View graph of relations

    Research Interests

    Kieran McEvoy is Professor of Law and Transitional Justice at the School of Law and a Senior Research Fellow at the Institute of Conflict Transformation and Social Justice, Queen’s University Belfast. He has conducted research in over a dozen conflicted or transitional countries contexts on topics including politically motivated prisoners, ex-combatants, victims, amnesties, truth recovery, human rights, restorative justice and the role of lawyers in conflict transition. He has written or edited six books, a four volume Handbook of Transitional Justice, five special issues and over sixty journal articles and scholarly book chapters. His research has garnered a number of awards including the British Society of Criminology book of the year award and the Socio-legal Studies Association article of the year, 3 times.

    He has conducted a large number of comparative research projects in countries including Colombia, South Africa, Chile, Tunisia, Argentina, Uruguay, Rwanda, Sierra Leone, Israel, Palestine, Spain and Italy. In recent years these have included a project on Transforming Cultures of Violence from below: A Comparative model of Community-Based Peace-Building (with H. Mika, £270,000-funded by Atlantic Philanthropies) and ‘Beyond Legalism: Amnesties, Transition and Conflict Transformation (with L Mallinder (UU) £305,000, AHRC). He was recently Principal Investigator on another AHRC funded project on Amnesties Prosecution and the Public Interest in Northern Ireland (with L. Mallinder and G. Anthony, £91,482); and an ESRC funded comparative project (Lawyers in Conflict and Transition, £490,000 - with L. Mallinder and A. Bryson).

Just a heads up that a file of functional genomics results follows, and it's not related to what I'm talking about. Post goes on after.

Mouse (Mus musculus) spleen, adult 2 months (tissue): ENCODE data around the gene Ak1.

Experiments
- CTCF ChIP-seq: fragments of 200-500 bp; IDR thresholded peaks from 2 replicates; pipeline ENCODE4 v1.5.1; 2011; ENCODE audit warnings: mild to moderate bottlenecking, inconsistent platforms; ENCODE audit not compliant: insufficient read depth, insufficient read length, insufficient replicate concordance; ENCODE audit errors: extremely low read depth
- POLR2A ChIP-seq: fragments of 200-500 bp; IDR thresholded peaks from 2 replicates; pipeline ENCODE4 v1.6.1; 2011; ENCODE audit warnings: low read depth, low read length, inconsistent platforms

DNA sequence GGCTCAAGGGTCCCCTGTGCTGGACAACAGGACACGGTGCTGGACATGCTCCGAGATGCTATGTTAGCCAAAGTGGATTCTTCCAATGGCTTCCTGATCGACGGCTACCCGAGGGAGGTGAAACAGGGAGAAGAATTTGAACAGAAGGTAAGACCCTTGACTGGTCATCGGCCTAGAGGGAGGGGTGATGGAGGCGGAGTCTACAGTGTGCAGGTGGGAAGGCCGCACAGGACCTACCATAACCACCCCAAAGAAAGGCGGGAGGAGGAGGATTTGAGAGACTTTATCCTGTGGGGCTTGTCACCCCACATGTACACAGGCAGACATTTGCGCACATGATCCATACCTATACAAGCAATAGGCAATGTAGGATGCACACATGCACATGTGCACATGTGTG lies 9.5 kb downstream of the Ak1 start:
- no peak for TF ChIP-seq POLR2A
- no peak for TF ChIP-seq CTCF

In 2016/17 he commenced work on a number of new projects. He is Principal Investigator on a 3 year ESRC funded project on Apologies, Abuses & Dealing with the Past (with A.M. McAlinden, A. Bryson, S. Maruna and M. Macarthaigh). He is also mentor\Senior Co-Investigator on a number of additional projects including; an AHRC funded project Voice, Agency and Blame: Victimhood and the Imagined Community in Northern Ireland (with C. Lawther PI and L. Dempster); an ESRC funded project Truth, Accountability or Impunity? Transitional Justice and the Economic Crisis’ (with I. Kovras PI, S. Wheeler and N. Loizides, £521,000) and another 3 year AHRC funded project Reparations, Responsibility and Victimhood in Transitional Societies (with L. Moffatt, C. Lawther, R. Killean). In addition, he is working as Co-I with Colin Harvey PI, A. Bryson, R.O’Connell (UU) and A. Kramer on an ESRC funded two year project on Brexit and Northern Ireland: The Constitutional, Conflict Transformation, Human Rights and Equality Consequences.

    He is a Fellow of the Academy of Social Sciences. He has also been a Visiting Scholar at New York University Law School; University of Cambridge; the London School of Economics, the School of Law at Berkeley, and was a Fulbright Distinguished Scholar at Harvard Law School for a year.

    He has also been leading a team of academics and civil society activists on dealing with the past in Northern Ireland for a number of years. That project, supported by the AHRC and Queens Business Alliance, has resulted in a range of practical and policy reports designed to assist the public conversation on these difficult and sensitive issues. Outputs from that project have included; a ‘Model Bill’ on implementing the past focused elements of the Stormont House Agreement launched at the House of Lords in October 2015, a paper presented to the UK Defence Select Committee in March 2017 ‘Amnesties, Prosecutions & the Rule of Law in Northern Ireland’ and a collaborative paper written with a number of local NGOs and academic colleagues designed to help resolve the National Security impasse Dealing with the Past: A Proposed Model for Information Redaction under the Stormont House Agreement - launched in April 2017. 

     

    He is a long term human rights and peace activist in Northern Ireland, a former chair of the region’s main human rights NGO the Committee on the Administration of Justice (CAJ), and a founding member of Community Restorative Justice Ireland (CRJI). He also a member of the Board of the London based human rights NGO, Rights Watch UK.

    View all

    Frequent Journals

    View all »

    View all

    Contribution to conference papers, events and activities

    ID: 17971